Taking a conventional approach to security is typically about “keeping the bad stuff out” of your network, whether it be spam, viruses, malware, DDoS attacks, or any number of other common threats. But in today’s constantly evolving threat landscape, conventional is not enough.
Proactively assessing your security posture and focusing on mitigating risk on a constant basis is crucial. Not only will this reduce the probability of an attack actually happening, but it will also enable the ability to remediate and recover your business quickly in the event of exposure.
So, how should organisations take this approach?
1. Mitigate the risk posed by targeted email attacks
Spear phishing and business email compromise (BEC) attacks are highly targeted and researched attacks where criminals typically attempt to defraud individuals and lead them to transfer money or share credentials. Criminals engage in casual conversation with victims through email in an attempt to gain their trust before actually doing anything malicious. In many cases, criminals gather background information on victims through social media, which helps make their efforts more convincing.
The success criminals are experiencing makes targeted threats one of the highest risk vectors for organisations. Based on the Global State of Information Security Survey 2018 by PwC, 31% of respondents cited that BEC compromised their businesses in Singapore. This is among the top five cybersecurity incidents that has impacted businesses. The FBI also estimates that more than US$5 billion has been lost to BEC in recent years. The real challenge for security is that traditional solutions, such as email security gateways and anti-virus solutions, fail to detect these attempts because the messages don’t contain malicious links or attachments. To mitigate the risk of targeted email attacks, an entirely new approach needs to be taken leveraging less traditional methods.
Artificial intelligence (AI) is increasingly been used to provide messaging intelligence to determine whether an email is part of a spear phishing attack with a high degree of accuracy. Domain fraud protection using DMARC (Domain-based Message Authentication, Reporting & Conformance) authentication is also been used to monitor data on domains and get actionable insight on legitimate and fraudulent usage of a domain. Another approach is to use fraud simulation training for high risk individuals to periodically and automatically train and test security awareness with simulated attacks.
2. Mitigate the risk posed by careless or untrained users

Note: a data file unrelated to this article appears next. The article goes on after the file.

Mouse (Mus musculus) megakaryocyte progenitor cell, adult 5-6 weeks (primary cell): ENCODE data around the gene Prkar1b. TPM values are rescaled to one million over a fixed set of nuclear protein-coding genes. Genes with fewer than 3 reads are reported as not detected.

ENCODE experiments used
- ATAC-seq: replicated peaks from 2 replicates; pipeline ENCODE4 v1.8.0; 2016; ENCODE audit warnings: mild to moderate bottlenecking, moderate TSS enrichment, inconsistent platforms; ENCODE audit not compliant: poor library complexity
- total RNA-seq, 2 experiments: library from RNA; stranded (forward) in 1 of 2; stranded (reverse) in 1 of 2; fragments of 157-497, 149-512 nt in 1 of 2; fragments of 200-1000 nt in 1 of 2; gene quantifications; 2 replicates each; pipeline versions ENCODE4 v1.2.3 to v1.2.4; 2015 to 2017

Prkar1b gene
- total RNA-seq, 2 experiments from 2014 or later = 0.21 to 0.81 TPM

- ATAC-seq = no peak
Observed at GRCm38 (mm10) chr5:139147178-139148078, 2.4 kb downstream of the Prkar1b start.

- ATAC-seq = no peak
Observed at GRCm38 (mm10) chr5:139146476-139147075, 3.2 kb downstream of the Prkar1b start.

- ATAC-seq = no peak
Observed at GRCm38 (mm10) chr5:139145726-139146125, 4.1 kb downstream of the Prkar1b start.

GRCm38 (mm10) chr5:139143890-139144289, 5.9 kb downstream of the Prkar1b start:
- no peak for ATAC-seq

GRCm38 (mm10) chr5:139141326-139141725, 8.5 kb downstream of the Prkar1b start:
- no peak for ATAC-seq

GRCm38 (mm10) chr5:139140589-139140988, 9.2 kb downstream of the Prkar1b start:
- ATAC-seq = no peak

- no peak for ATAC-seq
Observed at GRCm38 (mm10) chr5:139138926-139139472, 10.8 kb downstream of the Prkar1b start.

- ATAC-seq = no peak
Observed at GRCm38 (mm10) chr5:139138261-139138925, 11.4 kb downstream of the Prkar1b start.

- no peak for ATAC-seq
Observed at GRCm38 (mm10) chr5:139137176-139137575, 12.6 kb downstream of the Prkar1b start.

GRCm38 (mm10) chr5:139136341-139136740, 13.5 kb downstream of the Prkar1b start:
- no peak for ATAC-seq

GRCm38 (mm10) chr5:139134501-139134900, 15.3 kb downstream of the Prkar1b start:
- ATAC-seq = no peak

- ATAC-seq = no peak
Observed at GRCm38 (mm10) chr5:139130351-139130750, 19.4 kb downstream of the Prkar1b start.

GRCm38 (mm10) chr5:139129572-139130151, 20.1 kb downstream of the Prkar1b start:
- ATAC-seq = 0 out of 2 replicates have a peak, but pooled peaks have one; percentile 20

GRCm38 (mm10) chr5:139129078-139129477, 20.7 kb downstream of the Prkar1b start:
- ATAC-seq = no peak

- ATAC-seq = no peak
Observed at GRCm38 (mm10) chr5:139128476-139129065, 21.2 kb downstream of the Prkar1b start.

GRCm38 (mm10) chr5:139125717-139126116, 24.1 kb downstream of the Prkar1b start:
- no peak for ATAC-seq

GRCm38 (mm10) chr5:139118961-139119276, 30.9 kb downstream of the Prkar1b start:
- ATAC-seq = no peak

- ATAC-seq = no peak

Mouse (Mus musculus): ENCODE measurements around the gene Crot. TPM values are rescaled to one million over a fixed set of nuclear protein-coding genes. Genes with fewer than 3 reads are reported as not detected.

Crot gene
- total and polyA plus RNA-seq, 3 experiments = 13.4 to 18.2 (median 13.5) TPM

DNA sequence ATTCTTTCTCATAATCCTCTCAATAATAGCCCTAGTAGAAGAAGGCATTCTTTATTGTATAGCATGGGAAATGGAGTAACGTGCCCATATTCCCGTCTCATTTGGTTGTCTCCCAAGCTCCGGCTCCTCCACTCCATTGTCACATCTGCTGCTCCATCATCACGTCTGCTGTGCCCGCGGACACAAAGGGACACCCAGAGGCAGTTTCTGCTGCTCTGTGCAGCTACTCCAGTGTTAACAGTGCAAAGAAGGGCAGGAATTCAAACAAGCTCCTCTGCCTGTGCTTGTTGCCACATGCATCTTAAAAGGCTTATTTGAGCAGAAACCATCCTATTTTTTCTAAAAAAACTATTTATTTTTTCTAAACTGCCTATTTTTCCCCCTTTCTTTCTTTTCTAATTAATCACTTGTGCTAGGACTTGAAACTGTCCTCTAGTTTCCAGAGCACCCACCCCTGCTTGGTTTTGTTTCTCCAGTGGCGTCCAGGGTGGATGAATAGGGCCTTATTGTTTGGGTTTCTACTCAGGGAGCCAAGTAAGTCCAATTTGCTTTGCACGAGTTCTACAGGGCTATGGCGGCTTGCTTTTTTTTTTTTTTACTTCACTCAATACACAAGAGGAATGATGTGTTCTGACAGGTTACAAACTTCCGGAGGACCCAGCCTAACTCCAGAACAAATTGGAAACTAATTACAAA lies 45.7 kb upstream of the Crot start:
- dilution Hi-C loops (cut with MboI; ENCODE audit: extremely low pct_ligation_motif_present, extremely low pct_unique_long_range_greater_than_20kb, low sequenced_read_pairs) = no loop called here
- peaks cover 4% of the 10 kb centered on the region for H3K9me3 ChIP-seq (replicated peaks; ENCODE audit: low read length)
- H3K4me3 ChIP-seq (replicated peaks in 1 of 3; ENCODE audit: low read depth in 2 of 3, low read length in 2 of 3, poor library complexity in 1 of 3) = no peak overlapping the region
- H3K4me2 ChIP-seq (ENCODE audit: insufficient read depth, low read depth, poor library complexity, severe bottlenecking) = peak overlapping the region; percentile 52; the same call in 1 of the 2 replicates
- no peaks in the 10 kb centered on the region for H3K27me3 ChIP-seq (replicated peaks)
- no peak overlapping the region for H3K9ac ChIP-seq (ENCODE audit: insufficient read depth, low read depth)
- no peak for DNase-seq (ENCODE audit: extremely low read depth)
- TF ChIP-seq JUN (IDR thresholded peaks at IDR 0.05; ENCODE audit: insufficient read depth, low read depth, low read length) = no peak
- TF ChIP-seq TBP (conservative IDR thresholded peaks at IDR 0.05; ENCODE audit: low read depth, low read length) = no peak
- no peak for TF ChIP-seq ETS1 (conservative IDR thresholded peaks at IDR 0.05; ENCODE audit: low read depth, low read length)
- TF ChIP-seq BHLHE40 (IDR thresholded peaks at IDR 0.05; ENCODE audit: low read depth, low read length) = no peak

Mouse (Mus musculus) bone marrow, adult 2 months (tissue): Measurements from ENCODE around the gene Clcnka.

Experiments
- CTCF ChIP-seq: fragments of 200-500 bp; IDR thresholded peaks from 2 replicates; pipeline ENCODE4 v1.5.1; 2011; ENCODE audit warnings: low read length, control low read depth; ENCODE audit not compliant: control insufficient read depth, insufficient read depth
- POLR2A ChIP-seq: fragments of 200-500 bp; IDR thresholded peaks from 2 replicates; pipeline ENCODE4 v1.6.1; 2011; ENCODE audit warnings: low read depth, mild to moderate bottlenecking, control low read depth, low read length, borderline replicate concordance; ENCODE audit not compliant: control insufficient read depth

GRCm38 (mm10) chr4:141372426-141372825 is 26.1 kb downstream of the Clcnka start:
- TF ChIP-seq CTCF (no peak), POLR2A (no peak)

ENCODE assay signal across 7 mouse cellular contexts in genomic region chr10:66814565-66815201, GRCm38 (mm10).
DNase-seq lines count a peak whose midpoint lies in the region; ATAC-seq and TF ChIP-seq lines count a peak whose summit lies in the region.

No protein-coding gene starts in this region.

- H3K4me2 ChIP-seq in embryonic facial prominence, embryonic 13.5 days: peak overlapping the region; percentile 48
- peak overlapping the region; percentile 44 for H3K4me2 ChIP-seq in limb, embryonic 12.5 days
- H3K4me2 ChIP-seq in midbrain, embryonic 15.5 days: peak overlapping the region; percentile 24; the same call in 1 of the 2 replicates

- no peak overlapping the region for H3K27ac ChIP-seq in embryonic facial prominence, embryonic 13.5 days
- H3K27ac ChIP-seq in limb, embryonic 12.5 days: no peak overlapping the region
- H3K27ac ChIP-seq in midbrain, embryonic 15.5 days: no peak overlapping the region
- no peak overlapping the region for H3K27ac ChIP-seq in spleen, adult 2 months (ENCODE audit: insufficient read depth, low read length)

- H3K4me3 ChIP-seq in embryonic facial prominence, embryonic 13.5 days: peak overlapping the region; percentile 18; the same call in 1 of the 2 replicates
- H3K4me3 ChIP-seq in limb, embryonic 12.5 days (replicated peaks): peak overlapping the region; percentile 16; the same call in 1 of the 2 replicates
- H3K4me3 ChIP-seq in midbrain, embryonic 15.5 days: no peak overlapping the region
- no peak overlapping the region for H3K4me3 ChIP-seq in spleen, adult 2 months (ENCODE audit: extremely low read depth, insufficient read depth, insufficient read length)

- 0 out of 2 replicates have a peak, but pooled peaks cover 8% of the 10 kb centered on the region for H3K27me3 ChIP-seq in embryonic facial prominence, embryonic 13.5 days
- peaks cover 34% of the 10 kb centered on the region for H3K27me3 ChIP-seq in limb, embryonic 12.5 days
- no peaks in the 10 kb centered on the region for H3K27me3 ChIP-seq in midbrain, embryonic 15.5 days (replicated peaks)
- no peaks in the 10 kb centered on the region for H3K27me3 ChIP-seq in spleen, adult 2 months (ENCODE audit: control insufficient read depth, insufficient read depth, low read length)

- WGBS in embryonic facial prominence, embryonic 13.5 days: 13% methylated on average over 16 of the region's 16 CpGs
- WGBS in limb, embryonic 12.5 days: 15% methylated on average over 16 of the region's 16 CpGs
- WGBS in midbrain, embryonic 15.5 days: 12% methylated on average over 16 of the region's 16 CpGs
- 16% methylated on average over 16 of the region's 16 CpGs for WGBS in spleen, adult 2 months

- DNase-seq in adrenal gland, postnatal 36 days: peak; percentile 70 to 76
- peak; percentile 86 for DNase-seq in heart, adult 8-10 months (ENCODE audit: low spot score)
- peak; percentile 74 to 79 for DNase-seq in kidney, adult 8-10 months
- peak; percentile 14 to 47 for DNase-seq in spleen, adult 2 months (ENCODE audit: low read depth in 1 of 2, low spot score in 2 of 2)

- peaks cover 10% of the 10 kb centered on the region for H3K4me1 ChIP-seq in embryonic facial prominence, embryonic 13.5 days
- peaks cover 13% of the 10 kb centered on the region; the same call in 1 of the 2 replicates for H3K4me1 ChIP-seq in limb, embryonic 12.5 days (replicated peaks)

Human error is the Achilles’ heel in cybersecurity systems. In the same Global State of Information Security® Survey 2018, 38% of Singapore companies cited employees to be the likely source of cyber incidents as they are on the front lines of ever increasing email-based threats like phishing, ransomware, and malware. As hackers become more sophisticated and prevalent, users need to be aware of the threats and able to easily recognise malicious emails. Email security is not just the responsibility of IT – it’s the responsibility of every employee in your organisation.
Part of mitigating the risk means having the ability to provide regular security training to test employees and increase security awareness of various targeted attacks. Simulated targeted attack training is the most effective form of training. Focus on training high-risk individuals, not just senior executives. Turn your users from part of the attack surface to part of the solution.
3. Mitigate the risk posed by rapid application development
Identifying and remediating application vulnerabilities while maintaining development agility is sometimes challenging. This is particularly true when adopting cloud platforms like AWS and Azure that enable rapid application deployments.
Unfortunately, your applications can act as a significant vector for today’s advanced threats. A single unpatched vulnerability can let an attacker penetrate your network, steal or compromise your (and your customers’) data, and profoundly disrupt your operations. Vulnerabilities in your websites and other public-facing applications can lead to costly data breaches and infiltration. Proactively check for vulnerabilities regularly in your sites and applications.
4. Mitigate the risk of data loss
Sometimes you can do everything right in your approach to security and still have something ugly happen — like have your data lost or held for ransom. That’s why there’s one important step you should take to mitigate the risk of data loss. Protect it. Implement a data protection strategy that not only includes a backup plan, but one that allows for easy recovery as well.
If criminals encrypt your files with ransomware, you’ll be able to eliminate the malware, then delete the encrypted files and restore them from a recent clean backup. The whole process can take as little as one hour, allowing you to get right back to business, and leaving the criminals empty-handed.
By taking these proactive steps to mitigate the security risks in your organisation, you’ll greatly reduce the attack probability, and have the ability to remediate and quickly recover in the event of exposure. Being truly secure requires a lot more than just focusing on keeping the bad stuff out. Instead learn how to mitigate the potential risks before they ever come your way.